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Knuckle down: Jeff Horn vs. Tim Tszyu

Who ya got? Horn takes on Tszyu

 

By Anthony Cocks and Zack Fitzpatrick

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Horn vs. Tszyu Aug 26.jpg
Horn vs. Tszyu Aug 26.jpg

Bigtime boxing returns in Australia when former WBO welterweight champion Jeff Horn 20-2-1 (13) takes on Tim Tszyu 15-0 (11) in a 10-round junior middleweight contest at Queensland Country Bank Stadium in Townsville on Wednesday, August 26.

 

The fight pits the battle-tested Horn against rising star Tszyu in a crossroads bout that will see the winner pushing on for world championship honors.

 

Horn, 32, was put through the wringer in a tumultuous 2019, getting knocked out in nine frames by Michael Zerafa in Bendigo last August before reversing the result with a 10-round majority decision win over the Melburnian in Brisbane four months later.

 

Meanwhile the 25-year-old Tszyu logged four victories in the last calendar year including wins over Joel Camilleri, Dwight Ritchie and Jack Brubaker as he stepped up his competition and improved his world ranking.

 

Horn has accused Tszyu on trading on his famous last name and believes the Sydneysider is yet to prove his credentials.

 

Tszyu says Horn was an average world champion and a long way from a genuine world-class contender.

 

Make no mistake, there’s no love lost between these two.

 

Zack Fitzpatrick from Australia’s leading podcast The Unofficial Scorecard joins me as we buckle down for the knuckle down to determine the winner of this intriguing fight.

 

Anthony: Jeff Horn faces Tim Tszyu on August 26 in Townsville. Tell me why you think Tszyu can win?

 

Zack: Without being disrespectful to Jeff Horn, there is a real feeling that this just might be Tim’s time. The knock on Tim, and rightfully so, is that he is unproven at world level and, to an extent, even at regional level, but every fighter is unproven until they prove themselves. I’m sure we’ll get into the ’how’ and ’why’ later, but this feeling of Tim’s imminent arrival is bloody hard to shake.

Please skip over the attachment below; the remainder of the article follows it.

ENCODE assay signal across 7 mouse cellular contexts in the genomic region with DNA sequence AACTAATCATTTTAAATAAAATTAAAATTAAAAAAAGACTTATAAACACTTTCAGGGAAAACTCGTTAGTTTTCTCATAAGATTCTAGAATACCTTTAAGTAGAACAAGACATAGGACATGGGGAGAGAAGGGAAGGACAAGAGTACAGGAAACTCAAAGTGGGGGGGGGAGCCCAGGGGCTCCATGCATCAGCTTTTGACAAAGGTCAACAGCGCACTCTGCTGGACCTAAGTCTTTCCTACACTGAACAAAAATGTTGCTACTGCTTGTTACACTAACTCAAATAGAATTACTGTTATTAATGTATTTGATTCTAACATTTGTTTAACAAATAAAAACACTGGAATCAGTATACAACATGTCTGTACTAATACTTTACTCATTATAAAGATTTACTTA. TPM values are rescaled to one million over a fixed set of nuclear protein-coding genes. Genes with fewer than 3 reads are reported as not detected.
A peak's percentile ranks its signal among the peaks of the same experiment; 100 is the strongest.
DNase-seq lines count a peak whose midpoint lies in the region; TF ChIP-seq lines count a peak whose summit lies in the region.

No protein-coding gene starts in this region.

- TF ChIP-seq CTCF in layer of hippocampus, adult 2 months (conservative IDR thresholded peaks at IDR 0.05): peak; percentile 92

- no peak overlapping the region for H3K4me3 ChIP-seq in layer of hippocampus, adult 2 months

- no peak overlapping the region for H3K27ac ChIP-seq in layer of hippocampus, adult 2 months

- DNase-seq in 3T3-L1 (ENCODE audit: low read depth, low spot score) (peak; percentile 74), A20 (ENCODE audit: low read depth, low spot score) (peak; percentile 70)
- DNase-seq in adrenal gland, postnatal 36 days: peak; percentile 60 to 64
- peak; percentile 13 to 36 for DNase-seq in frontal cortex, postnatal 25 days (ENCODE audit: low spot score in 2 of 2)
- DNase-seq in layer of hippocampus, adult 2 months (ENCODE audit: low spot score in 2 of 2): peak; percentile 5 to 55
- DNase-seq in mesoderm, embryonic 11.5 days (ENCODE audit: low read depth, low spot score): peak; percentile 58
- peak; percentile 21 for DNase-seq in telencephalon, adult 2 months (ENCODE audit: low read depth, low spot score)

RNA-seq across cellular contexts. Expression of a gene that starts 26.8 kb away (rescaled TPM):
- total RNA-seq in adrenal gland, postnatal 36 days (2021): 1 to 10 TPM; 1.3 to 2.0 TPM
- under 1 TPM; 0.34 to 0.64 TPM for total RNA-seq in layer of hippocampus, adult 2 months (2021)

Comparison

Anthony: I hear where you’re coming from, but all the pressure seems to be on Tszyu in this one. He may have headlined a handful of domestic pay-per-views, but this is his first chance to get in front of eyeballs in the USA through ESPN+. American fight fans are expecting Tszyu to perform like his famous father Kostya. I have to wonder how that play into his mindset and if it takes him out of his gameplan on the night.

 

Zack: Totally agree mate, it’s going to be very interesting to see how Tim handles the true big stage. Up to this point, he’s passed every test and given us no reason to doubt him, at least as far as his performance on fight night goes. Horn absolutely has the experience advantage and on the big stage too, he’s been there and done that. Do you think there is a chance Horn is underestimating Tim?

 

Anthony: That’s a very valid question. Horn has looked lacklustre at times, even in victory. He looked pedestrian in the first defence of his WBO welterweight crown against Gary Corcoran, despite the wide scorecards at the time of the stoppage in the 11th. But as we saw in The Fighting Schoolteacher’s revenge win over Michael Zerafa last December, when he’s focused he is still a very dangerous fighter. And I think he knows better than anyone that a loss here not only removes him from world title discussions, but may, in fact, effectively end his career. There’s nothing like that sort of pressure to drive a man to succeed.